conventions of society

See: decorum
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References in classic literature ?
I find nothing healthful or exalting in the smooth conventions of society; I do not like the close air of saloons.
His spirit, cramped and outraged by the impassable limitations of human life and by the conventions of society, beat recklessly against them with an impatience fruitless but partly grand.
However, accept what I propose to you as an initiation into Parisian life -- a life of politeness, visiting, and introductions." Monte Cristo bowed without making any answer; he accepted the offer without enthusiasm and without regret, as one of those conventions of society which every gentleman looks upon as a duty.
'He has a man of brains to deal with, a man who snaps his big fingers at the laws and conventions of society, when he measures himself with ME.
Her writing reveals a recurring thematic pattern of marriage and the conventions of society. She was a woman ahead of her time, as she assailed the status quo, with a female protagonist who was an adulteress.
Moore goes far beyond simply illuminating a streak of creativity outside the conventions of society. Eventually he fails to give a definition of Australian bohemianism--indeed, he simply has to fail, as there is no one size fits all.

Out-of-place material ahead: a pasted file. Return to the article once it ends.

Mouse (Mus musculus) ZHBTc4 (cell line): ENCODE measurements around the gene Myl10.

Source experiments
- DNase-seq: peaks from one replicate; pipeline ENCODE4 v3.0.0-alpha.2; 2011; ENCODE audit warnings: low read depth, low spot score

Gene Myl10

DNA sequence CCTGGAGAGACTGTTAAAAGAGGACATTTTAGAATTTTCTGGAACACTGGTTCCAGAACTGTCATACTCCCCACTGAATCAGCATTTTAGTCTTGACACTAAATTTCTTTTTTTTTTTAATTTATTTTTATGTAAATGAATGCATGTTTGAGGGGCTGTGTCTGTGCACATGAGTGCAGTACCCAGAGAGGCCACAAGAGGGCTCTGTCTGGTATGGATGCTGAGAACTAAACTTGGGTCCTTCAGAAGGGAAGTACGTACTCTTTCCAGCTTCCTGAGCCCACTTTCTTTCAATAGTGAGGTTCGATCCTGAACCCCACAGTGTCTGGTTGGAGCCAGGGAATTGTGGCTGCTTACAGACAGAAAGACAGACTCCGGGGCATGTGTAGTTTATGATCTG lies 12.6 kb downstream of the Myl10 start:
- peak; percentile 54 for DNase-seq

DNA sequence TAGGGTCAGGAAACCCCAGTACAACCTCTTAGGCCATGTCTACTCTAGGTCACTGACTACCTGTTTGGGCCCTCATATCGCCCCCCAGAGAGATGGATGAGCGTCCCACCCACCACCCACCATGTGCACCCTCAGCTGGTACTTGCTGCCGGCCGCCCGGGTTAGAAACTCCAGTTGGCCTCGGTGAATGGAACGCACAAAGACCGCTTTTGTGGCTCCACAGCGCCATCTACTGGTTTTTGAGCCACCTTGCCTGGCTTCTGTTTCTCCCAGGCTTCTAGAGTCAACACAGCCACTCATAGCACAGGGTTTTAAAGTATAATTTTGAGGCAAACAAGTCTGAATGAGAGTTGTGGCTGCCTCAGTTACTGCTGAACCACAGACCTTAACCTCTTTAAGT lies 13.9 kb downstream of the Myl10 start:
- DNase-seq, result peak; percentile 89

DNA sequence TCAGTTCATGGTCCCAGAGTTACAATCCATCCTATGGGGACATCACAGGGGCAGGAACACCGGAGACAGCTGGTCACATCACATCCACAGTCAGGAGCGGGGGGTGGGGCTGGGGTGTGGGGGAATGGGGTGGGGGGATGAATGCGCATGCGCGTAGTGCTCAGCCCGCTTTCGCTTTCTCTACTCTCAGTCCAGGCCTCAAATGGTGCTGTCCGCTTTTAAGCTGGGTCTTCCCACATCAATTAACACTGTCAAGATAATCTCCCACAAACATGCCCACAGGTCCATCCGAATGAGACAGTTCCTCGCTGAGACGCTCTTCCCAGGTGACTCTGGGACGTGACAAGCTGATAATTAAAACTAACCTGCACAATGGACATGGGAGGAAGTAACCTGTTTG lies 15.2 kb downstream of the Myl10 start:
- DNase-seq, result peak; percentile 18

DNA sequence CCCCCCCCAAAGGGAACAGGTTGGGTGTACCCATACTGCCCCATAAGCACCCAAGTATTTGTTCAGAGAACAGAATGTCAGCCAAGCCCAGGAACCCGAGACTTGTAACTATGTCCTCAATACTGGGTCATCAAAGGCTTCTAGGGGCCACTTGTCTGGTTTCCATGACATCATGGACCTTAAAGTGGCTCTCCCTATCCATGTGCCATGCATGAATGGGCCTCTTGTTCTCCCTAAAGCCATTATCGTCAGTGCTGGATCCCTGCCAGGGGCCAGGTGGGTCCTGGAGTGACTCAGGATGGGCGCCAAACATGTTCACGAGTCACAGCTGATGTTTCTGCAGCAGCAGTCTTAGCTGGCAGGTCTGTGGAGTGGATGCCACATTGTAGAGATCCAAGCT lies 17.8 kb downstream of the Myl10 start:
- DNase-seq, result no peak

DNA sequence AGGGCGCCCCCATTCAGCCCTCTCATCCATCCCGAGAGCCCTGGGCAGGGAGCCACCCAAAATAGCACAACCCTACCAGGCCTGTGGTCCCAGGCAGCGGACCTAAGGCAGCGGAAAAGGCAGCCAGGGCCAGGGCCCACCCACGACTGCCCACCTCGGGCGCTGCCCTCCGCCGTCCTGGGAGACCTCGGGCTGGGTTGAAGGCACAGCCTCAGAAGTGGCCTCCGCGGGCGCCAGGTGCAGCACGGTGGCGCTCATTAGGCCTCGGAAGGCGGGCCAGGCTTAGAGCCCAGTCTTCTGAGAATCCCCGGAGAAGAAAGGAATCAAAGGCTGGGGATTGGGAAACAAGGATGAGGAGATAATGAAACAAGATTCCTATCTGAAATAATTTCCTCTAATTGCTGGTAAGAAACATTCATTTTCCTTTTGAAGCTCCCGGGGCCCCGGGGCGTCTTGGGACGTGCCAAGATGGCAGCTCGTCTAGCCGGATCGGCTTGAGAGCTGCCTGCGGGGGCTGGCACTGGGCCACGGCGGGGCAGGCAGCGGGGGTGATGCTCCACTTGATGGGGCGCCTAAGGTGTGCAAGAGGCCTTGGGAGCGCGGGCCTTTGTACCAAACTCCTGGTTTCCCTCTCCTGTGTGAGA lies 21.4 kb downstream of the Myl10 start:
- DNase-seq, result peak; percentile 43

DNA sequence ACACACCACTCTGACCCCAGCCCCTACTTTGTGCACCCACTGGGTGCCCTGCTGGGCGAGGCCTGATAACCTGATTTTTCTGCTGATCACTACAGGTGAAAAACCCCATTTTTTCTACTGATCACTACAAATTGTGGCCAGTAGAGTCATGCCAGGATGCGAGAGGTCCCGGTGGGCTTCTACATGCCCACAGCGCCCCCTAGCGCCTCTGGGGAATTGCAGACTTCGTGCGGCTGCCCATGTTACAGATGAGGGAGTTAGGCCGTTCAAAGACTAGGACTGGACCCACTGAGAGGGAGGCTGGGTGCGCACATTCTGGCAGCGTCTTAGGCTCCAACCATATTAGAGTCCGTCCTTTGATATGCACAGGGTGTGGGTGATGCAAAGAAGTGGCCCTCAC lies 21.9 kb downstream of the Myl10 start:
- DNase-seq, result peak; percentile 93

In so refusing to obey the conventions of society, he is probably only living up to his name.
In her refusal to bow to the sexual conventions of society she is, many of her fans will argue, the equivalent of a feminist storm-trooper, a freedom fighter battling to end discrimination and to make modern woman the mistress of her own life and sexuality.
From his earlier careers as a rock and roll composer and artist he has been known as a rebellious free spirit, paying little respect to the conventions of society, and even in middle age he has proved just as unconventional.
Toward the end, they regress from humans to apes, leaving the conventions of society behind them before they are killed by a fusillade of gunfire, except for one grieving survivor.
Northcott (Chicago: University of Chicago Press, 1996), 32, as 'fidelity to oneself against the conventions of society'; the play 'departs from the framework of bourgeois life'.
In no place is community policing more critical than in the inner city, where crime and drugs have eroded the conventions of society.